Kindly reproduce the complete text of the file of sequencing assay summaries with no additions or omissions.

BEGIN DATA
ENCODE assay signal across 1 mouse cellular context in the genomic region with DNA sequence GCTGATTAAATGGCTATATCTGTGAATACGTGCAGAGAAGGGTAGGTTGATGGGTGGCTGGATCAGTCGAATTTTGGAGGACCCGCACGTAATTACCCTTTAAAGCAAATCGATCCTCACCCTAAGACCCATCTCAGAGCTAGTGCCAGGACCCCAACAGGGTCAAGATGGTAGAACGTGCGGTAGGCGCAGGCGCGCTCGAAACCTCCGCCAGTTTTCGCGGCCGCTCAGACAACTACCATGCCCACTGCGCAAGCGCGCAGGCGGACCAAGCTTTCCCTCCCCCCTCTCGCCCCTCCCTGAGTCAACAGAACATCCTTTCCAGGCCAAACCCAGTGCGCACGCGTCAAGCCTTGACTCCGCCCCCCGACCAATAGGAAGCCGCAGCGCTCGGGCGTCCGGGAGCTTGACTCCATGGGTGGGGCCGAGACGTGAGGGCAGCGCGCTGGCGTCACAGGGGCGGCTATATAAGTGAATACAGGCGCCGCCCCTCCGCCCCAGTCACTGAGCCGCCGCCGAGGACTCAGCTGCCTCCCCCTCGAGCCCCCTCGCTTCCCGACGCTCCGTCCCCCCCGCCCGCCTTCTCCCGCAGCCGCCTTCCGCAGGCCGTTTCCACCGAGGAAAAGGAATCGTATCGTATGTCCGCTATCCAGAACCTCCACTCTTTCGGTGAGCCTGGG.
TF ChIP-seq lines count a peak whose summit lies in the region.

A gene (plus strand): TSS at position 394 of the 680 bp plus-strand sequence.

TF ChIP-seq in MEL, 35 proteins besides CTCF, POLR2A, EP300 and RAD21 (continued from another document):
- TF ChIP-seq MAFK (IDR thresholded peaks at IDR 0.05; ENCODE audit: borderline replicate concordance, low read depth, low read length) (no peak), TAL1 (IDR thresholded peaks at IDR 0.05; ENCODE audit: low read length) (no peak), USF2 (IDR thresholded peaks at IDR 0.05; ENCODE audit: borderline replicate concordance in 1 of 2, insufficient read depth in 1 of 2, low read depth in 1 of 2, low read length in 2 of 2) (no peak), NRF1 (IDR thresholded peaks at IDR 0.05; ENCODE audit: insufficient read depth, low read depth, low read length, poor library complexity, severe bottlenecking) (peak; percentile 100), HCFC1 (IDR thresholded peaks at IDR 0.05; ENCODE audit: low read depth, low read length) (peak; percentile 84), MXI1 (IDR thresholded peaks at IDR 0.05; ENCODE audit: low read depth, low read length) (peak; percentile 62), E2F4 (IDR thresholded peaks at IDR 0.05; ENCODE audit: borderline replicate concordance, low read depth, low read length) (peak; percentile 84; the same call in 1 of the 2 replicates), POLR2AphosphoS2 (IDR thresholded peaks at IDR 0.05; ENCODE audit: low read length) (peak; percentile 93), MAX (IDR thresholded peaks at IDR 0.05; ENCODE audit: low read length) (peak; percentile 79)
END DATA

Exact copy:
ENCODE assay signal across 1 mouse cellular context in the genomic region with DNA sequence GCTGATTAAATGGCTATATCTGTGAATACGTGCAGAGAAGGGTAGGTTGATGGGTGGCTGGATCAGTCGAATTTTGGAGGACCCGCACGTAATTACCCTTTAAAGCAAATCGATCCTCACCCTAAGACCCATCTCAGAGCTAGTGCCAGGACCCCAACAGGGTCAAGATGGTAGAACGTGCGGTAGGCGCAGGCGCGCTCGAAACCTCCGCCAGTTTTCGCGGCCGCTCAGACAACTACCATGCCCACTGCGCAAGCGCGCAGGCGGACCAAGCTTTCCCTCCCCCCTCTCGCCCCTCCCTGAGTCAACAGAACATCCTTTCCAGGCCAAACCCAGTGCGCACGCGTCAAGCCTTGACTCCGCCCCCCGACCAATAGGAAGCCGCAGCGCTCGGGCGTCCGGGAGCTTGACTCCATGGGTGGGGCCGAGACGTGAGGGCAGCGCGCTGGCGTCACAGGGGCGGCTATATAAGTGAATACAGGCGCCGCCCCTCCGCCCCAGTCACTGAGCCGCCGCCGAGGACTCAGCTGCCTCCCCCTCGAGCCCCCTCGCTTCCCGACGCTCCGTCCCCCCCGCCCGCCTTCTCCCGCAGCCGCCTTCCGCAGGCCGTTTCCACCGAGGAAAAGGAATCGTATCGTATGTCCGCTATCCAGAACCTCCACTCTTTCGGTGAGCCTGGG.
TF ChIP-seq lines count a peak whose summit lies in the region.

A gene (plus strand): TSS at position 394 of the 680 bp plus-strand sequence.

TF ChIP-seq in MEL, 35 proteins besides CTCF, POLR2A, EP300 and RAD21 (continued from another document):
- TF ChIP-seq MAFK (IDR thresholded peaks at IDR 0.05; ENCODE audit: borderline replicate concordance, low read depth, low read length) (no peak), TAL1 (IDR thresholded peaks at IDR 0.05; ENCODE audit: low read length) (no peak), USF2 (IDR thresholded peaks at IDR 0.05; ENCODE audit: borderline replicate concordance in 1 of 2, insufficient read depth in 1 of 2, low read depth in 1 of 2, low read length in 2 of 2) (no peak), NRF1 (IDR thresholded peaks at IDR 0.05; ENCODE audit: insufficient read depth, low read depth, low read length, poor library complexity, severe bottlenecking) (peak; percentile 100), HCFC1 (IDR thresholded peaks at IDR 0.05; ENCODE audit: low read depth, low read length) (peak; percentile 84), MXI1 (IDR thresholded peaks at IDR 0.05; ENCODE audit: low read depth, low read length) (peak; percentile 62), E2F4 (IDR thresholded peaks at IDR 0.05; ENCODE audit: borderline replicate concordance, low read depth, low read length) (peak; percentile 84; the same call in 1 of the 2 replicates), POLR2AphosphoS2 (IDR thresholded peaks at IDR 0.05; ENCODE audit: low read length) (peak; percentile 93), MAX (IDR thresholded peaks at IDR 0.05; ENCODE audit: low read length) (peak; percentile 79)